Jasmine gave name to the jasmonate plant hormones as methyl jasmonate isolated from the jasmine oil of Jasminum grandiflorum led to the discovery of the molecular structure of jasmonates

Cultural importance:
The White Jasmine Branch, painting of ink and color on silk by Chinese artist Zhao Chang, early 12th centuryMadurai, the Southern district of Tamil Nadu, is famous for the Jasmine production. In the western and southern states of India, including Andhra Pradesh, Karnataka, Kerala, Maharashtra, and Tamil Nadu, jasmine is cultivated alongside other flowers in private homes, within gardens or as potted plants. These flowers are used in regular worship at home as well as for hair ornaments (for the girls and women of the house). Jasmine is also cultivated commercially, for both the domestic purposes discussed above and other purposes (such as use in the perfume industry). It is used in rituals like marriages, religious ceremony, and festivals. In the Chandan Yatra of lord Jagannath, the deity is bathed with water flavored in sandalwood paste and jasmine.

Jasmine flower vendors selling ready-made garlands of jasmine, or in the case of the thicker motiyaa (in Hindi) or mograa (in Marathi) varietal, bunches of jasmine, as well as flowers by weight, are a common sight on city streets in many parts of India. They may be found around entrances to temples, on major thoroughfares, and in major business areas (including bus stands). This is common as far north as Mumbai, and generally from Maharashtra southward through all of South India. Jasmine vendors may also be found in Kolkata, though roadside sales are fewer there, since in North India women and girls generally, by tradition, do not wear flowers in their hair….CLICK & SEE

A change in presidency in Tunisia in 1987 and the Tunisian Revolution of 2011 are both called “Jasmine revolutions” in reference to the flower. Jasmine flowers were also used as a symbol during the 2011 Chinese pro-democracy protests in the People’s Republic of China.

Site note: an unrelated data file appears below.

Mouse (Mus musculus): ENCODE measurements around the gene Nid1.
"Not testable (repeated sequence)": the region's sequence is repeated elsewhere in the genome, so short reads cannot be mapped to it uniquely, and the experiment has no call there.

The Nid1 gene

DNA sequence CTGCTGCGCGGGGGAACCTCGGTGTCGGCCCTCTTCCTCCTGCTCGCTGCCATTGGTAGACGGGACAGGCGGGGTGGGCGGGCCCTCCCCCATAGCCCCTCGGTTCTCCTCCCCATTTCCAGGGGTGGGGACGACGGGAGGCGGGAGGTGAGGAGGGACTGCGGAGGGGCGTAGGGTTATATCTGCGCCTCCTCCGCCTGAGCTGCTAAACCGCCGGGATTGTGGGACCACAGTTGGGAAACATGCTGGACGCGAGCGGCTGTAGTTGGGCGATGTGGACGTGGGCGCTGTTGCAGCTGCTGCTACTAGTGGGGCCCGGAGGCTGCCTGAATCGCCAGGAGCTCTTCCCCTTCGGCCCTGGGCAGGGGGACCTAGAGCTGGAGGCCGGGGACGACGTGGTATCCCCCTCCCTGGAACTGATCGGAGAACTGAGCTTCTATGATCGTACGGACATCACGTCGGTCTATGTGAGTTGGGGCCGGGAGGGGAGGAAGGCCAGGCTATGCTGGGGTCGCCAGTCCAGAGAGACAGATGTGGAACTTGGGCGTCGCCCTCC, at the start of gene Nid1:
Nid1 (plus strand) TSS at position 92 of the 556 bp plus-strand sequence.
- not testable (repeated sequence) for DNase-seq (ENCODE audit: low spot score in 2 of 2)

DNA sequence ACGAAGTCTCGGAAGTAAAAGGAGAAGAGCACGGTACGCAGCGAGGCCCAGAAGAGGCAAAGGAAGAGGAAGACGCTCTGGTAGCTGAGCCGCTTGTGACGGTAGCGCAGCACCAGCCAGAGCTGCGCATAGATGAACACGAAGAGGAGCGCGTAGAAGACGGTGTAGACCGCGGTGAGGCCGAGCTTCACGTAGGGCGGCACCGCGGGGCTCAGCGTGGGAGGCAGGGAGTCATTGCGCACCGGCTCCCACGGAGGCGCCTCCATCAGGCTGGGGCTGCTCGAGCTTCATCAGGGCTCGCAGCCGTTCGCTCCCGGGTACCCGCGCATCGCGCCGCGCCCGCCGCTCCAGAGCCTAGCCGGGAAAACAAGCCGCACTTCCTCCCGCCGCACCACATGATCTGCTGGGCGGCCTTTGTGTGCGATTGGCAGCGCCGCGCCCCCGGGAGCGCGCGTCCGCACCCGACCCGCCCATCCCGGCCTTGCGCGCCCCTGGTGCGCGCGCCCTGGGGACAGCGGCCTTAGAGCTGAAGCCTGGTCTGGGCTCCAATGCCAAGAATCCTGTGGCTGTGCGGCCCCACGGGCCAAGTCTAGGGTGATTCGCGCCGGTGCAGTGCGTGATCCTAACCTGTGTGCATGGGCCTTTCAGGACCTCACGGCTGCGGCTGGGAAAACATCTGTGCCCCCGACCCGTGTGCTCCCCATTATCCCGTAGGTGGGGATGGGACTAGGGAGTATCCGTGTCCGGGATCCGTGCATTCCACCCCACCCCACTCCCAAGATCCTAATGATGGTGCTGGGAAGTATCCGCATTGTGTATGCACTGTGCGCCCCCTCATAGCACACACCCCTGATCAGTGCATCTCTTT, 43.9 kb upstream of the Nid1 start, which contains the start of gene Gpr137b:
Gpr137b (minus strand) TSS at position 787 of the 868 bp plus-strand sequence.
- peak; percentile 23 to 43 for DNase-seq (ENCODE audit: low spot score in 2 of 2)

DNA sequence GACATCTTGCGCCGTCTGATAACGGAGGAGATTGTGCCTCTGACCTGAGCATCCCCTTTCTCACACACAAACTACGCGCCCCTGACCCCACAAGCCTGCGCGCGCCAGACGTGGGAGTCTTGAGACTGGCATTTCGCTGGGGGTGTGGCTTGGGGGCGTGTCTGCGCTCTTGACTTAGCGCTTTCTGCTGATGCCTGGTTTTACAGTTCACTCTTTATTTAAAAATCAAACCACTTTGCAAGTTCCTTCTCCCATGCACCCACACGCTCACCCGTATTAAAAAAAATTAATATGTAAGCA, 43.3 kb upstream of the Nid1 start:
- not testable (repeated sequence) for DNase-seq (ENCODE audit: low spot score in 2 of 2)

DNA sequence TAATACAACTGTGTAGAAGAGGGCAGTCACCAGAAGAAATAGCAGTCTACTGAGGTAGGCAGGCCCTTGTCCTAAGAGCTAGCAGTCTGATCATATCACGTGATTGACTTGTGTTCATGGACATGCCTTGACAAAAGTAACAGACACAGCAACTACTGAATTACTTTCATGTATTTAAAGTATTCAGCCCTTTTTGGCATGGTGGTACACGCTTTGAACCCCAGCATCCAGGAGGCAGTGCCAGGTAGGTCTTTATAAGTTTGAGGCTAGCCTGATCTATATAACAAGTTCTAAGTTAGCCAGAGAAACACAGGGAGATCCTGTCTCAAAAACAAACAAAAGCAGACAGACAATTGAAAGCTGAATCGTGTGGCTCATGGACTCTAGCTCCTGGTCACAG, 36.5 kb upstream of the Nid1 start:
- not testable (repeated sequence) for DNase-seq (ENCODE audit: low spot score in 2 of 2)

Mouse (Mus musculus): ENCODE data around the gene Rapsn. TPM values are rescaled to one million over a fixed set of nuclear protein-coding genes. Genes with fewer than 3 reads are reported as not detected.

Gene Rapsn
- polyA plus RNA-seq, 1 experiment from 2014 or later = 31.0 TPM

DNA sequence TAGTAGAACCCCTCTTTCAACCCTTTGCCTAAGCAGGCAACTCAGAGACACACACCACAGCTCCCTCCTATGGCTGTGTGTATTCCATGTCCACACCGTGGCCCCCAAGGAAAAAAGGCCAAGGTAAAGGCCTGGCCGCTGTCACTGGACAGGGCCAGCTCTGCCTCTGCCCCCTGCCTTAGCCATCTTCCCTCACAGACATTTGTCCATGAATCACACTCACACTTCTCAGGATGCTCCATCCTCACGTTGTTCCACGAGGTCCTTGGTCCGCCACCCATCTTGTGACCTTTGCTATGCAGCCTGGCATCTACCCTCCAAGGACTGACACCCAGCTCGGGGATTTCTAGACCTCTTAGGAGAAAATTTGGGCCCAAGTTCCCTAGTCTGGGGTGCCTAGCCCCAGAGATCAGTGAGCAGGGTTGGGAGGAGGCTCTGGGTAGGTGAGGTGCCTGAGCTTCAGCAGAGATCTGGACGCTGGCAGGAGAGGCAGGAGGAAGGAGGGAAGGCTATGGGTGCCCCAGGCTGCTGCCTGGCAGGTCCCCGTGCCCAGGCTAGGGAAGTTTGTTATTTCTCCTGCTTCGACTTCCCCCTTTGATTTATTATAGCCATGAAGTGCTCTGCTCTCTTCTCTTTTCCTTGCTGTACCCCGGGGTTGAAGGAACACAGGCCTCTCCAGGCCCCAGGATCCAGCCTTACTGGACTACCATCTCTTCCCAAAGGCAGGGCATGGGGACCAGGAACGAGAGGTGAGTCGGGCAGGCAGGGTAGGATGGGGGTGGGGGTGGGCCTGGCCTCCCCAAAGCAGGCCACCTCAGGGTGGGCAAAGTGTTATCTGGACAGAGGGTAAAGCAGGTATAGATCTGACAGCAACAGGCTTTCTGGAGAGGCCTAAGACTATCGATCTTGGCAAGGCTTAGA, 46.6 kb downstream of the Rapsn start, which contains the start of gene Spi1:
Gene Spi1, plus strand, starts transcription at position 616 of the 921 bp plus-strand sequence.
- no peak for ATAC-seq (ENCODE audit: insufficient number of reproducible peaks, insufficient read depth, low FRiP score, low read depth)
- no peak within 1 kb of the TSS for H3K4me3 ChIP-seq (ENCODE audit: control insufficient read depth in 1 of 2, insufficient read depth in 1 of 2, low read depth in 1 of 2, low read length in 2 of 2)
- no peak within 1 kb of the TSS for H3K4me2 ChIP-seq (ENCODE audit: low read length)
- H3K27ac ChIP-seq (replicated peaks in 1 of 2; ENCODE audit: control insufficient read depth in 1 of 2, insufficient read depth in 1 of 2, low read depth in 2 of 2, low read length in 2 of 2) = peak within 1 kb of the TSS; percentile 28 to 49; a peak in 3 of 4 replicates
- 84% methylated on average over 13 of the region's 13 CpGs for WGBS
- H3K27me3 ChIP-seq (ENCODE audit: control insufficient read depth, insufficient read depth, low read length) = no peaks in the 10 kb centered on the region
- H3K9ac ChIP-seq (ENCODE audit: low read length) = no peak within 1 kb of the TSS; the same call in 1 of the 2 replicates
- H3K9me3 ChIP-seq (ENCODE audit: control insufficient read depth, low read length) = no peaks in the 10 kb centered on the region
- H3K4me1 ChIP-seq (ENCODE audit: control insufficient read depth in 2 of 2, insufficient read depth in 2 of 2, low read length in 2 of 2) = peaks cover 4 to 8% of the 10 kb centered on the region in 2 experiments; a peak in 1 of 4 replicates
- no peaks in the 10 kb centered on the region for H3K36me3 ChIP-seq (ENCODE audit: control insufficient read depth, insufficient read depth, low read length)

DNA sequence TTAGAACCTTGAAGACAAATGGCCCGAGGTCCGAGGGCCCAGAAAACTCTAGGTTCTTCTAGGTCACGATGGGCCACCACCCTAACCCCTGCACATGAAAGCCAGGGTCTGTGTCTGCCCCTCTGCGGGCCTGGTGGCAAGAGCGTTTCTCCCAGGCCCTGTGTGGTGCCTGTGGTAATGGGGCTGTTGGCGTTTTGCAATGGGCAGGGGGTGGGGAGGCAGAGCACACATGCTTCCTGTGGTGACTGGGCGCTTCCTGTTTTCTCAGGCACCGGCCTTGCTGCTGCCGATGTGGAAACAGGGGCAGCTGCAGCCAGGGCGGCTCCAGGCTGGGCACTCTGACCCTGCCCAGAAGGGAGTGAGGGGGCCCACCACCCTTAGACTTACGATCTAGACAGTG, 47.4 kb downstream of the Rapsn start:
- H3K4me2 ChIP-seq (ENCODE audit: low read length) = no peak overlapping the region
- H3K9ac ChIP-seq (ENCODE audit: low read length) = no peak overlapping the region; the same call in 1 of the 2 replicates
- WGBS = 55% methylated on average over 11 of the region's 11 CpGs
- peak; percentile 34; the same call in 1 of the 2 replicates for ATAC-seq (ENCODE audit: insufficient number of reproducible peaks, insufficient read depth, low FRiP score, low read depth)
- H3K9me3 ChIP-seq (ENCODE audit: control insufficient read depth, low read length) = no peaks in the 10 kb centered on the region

In Syria, jasmine is the symbolic flower of Damascus, which is called the City of Jasmine. In Thailand, jasmine flowers are used as a symbol for motherhood.

“Jasmine” is also a feminine given name in some countries.

Jasmine as a national flower:
Several countries and states consider jasmine as a national symbol. They are the following:

*Hawaii: Jasminum sambac (“pikake”) is perhaps the most popular of flowers. It is often strung in leis and is the subject of many songs.

*Indonesia: Jasminum sambac is the national flower, adopted in 1990. It goes by the name “melati putih” and is the most important flower in wedding ceremonies for ethnic Indonesians, especially in the island of Java.

*Pakistan: Jasminum officinale is known as the “chambeli” or “yasmin”, it is the national flower.

*Philippines: Jasminum sambac is the national flower. Adopted in 1935, it is known as “sampaguita” in the islands. It is usually strung in garlands which are then used to adorn religious images.

Disclaimer:
The information presented herein is intended for educational purposes only. Individual results may vary, and before using any supplements, it is always advisable to consult with your own health care provider.

Resources:
http://en.wikipedia.org/wiki/Jasmine
http://www.naturalremedies.org/jasmin/
http://www.botanical.com/botanical/mgmh/j/jasmin06.html

http://www.herbnet.com/Herb%20Uses_IJK.htm